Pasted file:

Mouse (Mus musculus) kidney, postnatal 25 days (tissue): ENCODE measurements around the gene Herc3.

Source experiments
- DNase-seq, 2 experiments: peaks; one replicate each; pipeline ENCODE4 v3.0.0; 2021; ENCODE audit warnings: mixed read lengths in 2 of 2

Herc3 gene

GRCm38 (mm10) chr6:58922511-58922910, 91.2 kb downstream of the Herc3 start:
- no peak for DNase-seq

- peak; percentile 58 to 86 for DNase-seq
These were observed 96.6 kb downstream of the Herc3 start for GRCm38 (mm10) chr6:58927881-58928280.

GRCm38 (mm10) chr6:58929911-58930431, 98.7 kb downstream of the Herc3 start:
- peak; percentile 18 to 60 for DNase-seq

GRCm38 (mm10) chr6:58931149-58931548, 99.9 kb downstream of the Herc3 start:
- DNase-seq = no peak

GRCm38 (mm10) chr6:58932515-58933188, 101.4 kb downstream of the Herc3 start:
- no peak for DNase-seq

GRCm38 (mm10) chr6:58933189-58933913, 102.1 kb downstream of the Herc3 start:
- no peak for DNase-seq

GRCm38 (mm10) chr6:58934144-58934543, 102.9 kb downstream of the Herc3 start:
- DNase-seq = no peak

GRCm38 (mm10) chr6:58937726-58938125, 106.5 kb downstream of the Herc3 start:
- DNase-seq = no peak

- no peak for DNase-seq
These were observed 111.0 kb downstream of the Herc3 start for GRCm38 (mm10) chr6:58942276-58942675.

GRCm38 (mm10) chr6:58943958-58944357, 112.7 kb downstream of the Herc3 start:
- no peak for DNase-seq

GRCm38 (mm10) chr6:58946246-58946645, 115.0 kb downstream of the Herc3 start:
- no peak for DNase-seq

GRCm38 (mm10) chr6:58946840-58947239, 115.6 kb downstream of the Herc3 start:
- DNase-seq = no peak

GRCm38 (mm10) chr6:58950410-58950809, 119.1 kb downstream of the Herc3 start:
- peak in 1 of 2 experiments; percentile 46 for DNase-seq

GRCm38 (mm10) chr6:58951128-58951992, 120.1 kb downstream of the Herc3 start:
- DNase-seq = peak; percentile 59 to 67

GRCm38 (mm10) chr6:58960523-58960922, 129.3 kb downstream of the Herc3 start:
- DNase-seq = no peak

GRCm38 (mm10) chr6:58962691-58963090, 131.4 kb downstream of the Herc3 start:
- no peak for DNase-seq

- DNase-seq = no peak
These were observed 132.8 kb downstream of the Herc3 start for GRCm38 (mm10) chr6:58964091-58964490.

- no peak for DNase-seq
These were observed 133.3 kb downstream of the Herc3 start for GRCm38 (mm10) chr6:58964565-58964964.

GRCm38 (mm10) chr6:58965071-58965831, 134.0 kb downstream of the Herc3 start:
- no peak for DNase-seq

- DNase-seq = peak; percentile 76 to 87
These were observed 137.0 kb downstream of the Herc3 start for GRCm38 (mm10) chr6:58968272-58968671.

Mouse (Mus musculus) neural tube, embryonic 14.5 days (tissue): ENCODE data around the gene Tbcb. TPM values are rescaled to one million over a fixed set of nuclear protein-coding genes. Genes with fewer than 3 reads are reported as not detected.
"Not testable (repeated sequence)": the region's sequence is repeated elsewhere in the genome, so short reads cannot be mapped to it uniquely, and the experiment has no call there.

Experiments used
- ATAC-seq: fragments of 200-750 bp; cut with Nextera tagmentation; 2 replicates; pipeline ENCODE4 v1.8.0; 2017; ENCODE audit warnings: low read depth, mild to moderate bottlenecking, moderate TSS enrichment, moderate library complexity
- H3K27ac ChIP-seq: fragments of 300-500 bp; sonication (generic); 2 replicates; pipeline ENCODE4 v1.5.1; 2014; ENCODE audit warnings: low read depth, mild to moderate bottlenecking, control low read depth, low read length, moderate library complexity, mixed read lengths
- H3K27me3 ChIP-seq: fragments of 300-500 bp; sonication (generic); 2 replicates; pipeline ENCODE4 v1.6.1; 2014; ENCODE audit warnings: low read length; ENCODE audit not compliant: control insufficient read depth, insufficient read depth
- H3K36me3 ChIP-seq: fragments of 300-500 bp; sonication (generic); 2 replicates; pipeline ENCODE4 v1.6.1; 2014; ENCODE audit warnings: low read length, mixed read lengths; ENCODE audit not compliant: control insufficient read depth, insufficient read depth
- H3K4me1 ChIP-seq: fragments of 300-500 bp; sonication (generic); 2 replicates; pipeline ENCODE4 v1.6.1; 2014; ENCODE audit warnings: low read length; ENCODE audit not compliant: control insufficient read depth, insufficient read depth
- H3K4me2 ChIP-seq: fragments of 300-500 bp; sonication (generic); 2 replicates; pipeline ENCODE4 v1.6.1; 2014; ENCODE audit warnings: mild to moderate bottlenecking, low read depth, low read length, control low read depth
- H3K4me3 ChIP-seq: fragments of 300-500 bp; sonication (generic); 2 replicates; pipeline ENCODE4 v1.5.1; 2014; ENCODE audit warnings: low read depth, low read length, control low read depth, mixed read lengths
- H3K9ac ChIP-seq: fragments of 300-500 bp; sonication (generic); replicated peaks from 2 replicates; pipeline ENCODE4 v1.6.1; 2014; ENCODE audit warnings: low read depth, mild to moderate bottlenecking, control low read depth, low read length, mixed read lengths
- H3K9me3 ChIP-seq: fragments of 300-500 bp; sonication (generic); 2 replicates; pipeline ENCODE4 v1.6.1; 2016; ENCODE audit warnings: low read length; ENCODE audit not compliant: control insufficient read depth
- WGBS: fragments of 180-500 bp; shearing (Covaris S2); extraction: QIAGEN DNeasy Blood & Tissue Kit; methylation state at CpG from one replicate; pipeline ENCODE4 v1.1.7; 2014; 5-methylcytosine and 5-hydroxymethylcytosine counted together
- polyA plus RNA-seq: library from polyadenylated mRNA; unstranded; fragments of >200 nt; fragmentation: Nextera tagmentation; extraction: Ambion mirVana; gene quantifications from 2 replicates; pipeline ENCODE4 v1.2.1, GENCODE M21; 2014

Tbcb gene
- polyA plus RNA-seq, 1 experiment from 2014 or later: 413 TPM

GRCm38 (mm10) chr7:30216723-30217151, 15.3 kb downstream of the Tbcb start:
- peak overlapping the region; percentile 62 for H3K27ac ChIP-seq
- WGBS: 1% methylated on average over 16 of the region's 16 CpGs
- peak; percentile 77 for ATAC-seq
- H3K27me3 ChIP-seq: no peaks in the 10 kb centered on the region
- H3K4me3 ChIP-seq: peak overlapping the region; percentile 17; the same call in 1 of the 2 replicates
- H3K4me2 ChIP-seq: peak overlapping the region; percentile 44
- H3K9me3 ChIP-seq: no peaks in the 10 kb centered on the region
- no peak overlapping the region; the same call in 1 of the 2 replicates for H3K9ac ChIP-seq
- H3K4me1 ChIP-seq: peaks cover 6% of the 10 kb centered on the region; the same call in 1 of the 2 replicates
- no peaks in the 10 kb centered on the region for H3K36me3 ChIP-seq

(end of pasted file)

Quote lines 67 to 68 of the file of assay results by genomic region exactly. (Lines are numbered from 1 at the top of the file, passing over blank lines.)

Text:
- H3K4me2 ChIP-seq: peak overlapping the region; percentile 44
- H3K9me3 ChIP-seq: no peaks in the 10 kb centered on the region